Federal Environmental Laws

Clean Water Act (CWA)
33 U.S.C. §1251 et seq. (1972)
The Clean Water Act regulates standards for the quality of surface water and the discharge of pollutants into those waters. A permit must be obtained in order for an industrial, municipal, or other facility to discharge pollutants into navigable waters of the United States under the CWA. The statue sets a “zero-discharge” goal for pollutants.

Safe Drinking Water Act (SDWA)
42 U.S.C. §300f et seq. (1974)
The SDWA seeks to protect all drinkable water, whether from sources below or above the ground. Under the SDWA, EPA also sets standards to protect underground drinking water from contamination from underground injection of fluids. The Office of Groundwater and Drinking Water (OGWDW) oversees the SDWA.

Clean Air Act (CAA)
42 U.S.C. §7401 et seq. (1970)
The CAA sets regulations on how much pollutants can be in the air at any one time. EPA sets limits on how much pollution can be released into the air from industrial plants, utilities, and manufacturers and requires these stationary sources to obtain permits to do so. The act also directs EPA to study the impacts of air pollution on human health and the environment.

Toxic Substances Control Act (TSCA)
15 U.S.C. §2601 et seq. (1976)
The purpose of the Toxic Substances Control Act (TSCA) is to regulate the use, storage, and disposal of toxic chemicals. Under TSCA, EPA maintains records of all chemicals in its inventory of over 83,000 chemicals. TSCA does not control food, drugs, cosmetics, or pesticides.

Emergency Planning and Community Right-to-Know Act (EPCRA)
42 U.S.C. §§ 11011-11050 (1986)
EPCRA, also known as SARA Title III, was established to help communities plan for emergencies that involve hazardous substances. It requires government entities and industry to have hazardous chemical emergency planning in place, and it requires industry to report on the use and release of hazardous chemicals to those government entities. These reports are made available to the public to help increase their knowledge of and access to information about chemicals around them.

Resource Conservation and Recovery Act (RCRA)
42 U.S.C. §6901 et seq. (1976)
RCRA, also known as the Solid Waste Disposal Act (SWDA) protects our land by regulating the disposal of hazardous wastes. RCRA authorizes EPA to track waste from “cradle to grave” (from creation to disposal). The Office of Resource Conservation and Recovery (ORCR) manages RCRA through regulations and permits on facilities that deal with hazardous waste.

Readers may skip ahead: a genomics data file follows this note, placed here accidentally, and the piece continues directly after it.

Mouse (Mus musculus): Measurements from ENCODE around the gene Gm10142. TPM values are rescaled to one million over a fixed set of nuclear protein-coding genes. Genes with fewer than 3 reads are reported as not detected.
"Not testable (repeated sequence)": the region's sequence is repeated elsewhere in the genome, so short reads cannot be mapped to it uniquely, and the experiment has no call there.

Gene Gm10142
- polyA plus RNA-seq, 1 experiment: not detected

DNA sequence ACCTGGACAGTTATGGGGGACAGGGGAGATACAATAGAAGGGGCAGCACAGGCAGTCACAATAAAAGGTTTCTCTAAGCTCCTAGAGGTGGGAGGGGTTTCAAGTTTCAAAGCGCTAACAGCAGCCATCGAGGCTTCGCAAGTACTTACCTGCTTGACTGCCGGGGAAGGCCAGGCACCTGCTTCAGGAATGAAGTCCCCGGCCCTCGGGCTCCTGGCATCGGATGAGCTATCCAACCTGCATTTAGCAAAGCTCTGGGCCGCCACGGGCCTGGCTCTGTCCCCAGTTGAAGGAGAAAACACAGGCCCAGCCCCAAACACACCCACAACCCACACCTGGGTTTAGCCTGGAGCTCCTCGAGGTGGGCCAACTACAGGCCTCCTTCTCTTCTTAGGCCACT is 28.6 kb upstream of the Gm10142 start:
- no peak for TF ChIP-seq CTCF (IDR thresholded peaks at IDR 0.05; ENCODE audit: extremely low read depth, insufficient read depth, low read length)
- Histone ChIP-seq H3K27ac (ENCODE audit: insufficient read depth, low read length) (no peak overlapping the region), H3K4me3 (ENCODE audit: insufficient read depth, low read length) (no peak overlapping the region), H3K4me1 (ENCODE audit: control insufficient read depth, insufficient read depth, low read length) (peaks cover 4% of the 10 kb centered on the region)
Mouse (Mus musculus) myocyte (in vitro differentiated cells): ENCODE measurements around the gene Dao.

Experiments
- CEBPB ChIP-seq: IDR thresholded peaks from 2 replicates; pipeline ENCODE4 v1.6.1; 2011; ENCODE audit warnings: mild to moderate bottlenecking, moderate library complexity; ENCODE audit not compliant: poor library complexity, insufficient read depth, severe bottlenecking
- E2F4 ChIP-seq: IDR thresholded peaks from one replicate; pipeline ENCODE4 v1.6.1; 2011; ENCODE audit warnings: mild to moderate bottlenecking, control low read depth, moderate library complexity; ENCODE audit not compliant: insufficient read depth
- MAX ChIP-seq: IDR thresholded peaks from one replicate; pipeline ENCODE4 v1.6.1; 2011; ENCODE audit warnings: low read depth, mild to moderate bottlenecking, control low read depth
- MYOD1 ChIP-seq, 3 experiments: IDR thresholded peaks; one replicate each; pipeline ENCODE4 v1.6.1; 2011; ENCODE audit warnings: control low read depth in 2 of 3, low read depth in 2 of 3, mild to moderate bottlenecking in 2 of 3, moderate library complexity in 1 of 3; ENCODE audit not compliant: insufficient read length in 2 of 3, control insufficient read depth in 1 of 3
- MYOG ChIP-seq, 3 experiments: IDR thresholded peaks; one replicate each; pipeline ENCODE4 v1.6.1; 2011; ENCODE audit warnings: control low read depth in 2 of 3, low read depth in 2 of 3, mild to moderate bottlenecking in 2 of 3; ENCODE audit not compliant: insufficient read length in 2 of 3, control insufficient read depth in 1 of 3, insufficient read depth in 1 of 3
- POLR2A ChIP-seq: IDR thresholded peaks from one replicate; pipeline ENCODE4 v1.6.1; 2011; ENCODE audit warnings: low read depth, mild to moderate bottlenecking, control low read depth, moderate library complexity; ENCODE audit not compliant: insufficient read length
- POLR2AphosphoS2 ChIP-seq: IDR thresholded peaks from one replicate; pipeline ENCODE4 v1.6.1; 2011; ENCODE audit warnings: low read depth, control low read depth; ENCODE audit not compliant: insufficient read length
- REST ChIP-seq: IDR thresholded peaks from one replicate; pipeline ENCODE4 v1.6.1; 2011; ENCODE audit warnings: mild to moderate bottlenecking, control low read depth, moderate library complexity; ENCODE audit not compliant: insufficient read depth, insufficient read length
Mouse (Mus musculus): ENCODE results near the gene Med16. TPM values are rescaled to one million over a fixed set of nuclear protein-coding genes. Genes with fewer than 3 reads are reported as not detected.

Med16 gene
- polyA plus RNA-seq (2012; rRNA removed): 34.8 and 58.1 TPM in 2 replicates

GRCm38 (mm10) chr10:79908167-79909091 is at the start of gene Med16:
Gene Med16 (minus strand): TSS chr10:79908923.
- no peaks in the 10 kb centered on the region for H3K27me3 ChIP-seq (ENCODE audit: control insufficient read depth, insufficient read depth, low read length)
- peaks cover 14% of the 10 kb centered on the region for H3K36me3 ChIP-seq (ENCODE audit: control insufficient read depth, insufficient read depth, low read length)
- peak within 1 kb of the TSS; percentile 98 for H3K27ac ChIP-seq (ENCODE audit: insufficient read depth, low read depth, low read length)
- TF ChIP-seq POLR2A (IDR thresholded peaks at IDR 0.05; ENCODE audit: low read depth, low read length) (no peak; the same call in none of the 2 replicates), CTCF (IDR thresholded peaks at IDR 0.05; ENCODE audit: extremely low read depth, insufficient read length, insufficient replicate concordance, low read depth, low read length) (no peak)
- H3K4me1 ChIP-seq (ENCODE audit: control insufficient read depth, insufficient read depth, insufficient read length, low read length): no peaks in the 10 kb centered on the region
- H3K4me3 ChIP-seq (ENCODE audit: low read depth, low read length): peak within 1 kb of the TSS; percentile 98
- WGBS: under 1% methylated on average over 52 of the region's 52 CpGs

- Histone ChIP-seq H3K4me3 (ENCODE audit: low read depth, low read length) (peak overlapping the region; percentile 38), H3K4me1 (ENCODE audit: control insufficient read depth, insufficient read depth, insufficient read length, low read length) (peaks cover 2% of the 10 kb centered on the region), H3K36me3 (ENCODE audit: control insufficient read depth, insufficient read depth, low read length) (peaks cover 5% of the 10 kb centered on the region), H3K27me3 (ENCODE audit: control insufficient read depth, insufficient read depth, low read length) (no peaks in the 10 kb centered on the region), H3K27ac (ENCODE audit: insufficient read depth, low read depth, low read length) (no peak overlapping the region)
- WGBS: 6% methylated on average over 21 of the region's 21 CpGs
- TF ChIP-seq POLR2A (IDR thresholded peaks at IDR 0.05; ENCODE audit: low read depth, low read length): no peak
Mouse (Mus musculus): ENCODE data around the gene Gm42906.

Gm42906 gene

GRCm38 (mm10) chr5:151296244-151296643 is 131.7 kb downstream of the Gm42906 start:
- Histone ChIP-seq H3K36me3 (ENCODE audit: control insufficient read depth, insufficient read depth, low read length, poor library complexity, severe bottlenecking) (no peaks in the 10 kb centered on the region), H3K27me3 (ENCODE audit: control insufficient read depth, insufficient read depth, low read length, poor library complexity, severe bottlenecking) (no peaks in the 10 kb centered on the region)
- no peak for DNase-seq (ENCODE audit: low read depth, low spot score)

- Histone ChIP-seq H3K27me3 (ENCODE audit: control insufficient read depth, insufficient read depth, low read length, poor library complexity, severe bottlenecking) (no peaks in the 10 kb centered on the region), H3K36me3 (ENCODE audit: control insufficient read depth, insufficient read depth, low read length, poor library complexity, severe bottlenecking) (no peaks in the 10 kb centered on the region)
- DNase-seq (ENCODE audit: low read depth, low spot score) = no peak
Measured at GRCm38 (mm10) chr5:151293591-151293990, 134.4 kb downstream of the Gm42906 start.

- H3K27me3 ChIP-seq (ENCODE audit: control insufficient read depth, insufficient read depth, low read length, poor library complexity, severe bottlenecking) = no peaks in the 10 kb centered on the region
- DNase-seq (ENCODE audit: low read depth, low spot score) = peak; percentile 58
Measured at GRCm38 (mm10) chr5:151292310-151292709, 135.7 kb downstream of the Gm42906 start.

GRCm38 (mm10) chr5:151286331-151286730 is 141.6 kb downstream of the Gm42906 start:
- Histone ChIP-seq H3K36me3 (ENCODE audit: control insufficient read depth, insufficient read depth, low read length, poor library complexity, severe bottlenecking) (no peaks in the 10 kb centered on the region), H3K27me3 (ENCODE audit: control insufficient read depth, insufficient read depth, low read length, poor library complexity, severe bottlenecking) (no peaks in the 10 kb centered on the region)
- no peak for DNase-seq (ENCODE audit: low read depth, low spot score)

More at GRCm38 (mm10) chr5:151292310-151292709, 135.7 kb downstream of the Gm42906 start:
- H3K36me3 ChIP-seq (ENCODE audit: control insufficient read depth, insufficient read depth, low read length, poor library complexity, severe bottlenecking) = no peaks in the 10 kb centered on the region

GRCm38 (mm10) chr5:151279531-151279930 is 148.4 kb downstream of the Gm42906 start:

Comprehensive Environmental Response, Compensation, and Liability Act (CERCLA)
42 U.S.C. §§ 9601 – 9675 (1980)
As stated prior, the Comprehensive Environmental Response, Compensation, and Liability Act, commonly known as Superfund, addresses concerns about hazardous waste sites. The Superfund program allows EPA to clean up hazardous waste sites when the responsible party is unknown, unable, or unwilling to do so. It also authorizes EPA to order responsible parties to clean up sites and/or pay for the cleanup.

Pollution Prevention Act (PPA)
42 U.S.C. §13101 et seq. (1990)
The PPA focuses on reduction of pollution at the source of release. This is done through technology modifications, more efficient uses of raw materials, or product changes, among others. Pollution prevention also includes conservation of natural resources.

National Environmental Policy Act (NEPA)
42 U.S.C. §§ 4321 – 4347 (1969)
NEPA is an act which requires federal agencies to consider the environmental impact of a project prior to decision-making. NEPA is most noted for the Environmental Impact Statement (EIS), which is a report that outlines in detail all the possible positive and negative impacts of a proposed project to health and the environment, and lists possible alternatives. NEPA is overseen by the Council on Environmental Quality.

Other Federal Environmental Laws include:

  • Coastal Zone Management Act
  • Endangered Species Act
  • Federal Land Policy and Management Act
  • Federal Insecticide, Fungicide and Rodenticide Act
  • Marine Mammal Protection Act
  • Migratory Bird Treaty Act
  • National Forest Management Act

Back to
1.1 Federal Environmental Regulation

The Louisiana Citizens’ Guide To Environmental Engagement


Forward to
1.2 State Environmental Regulation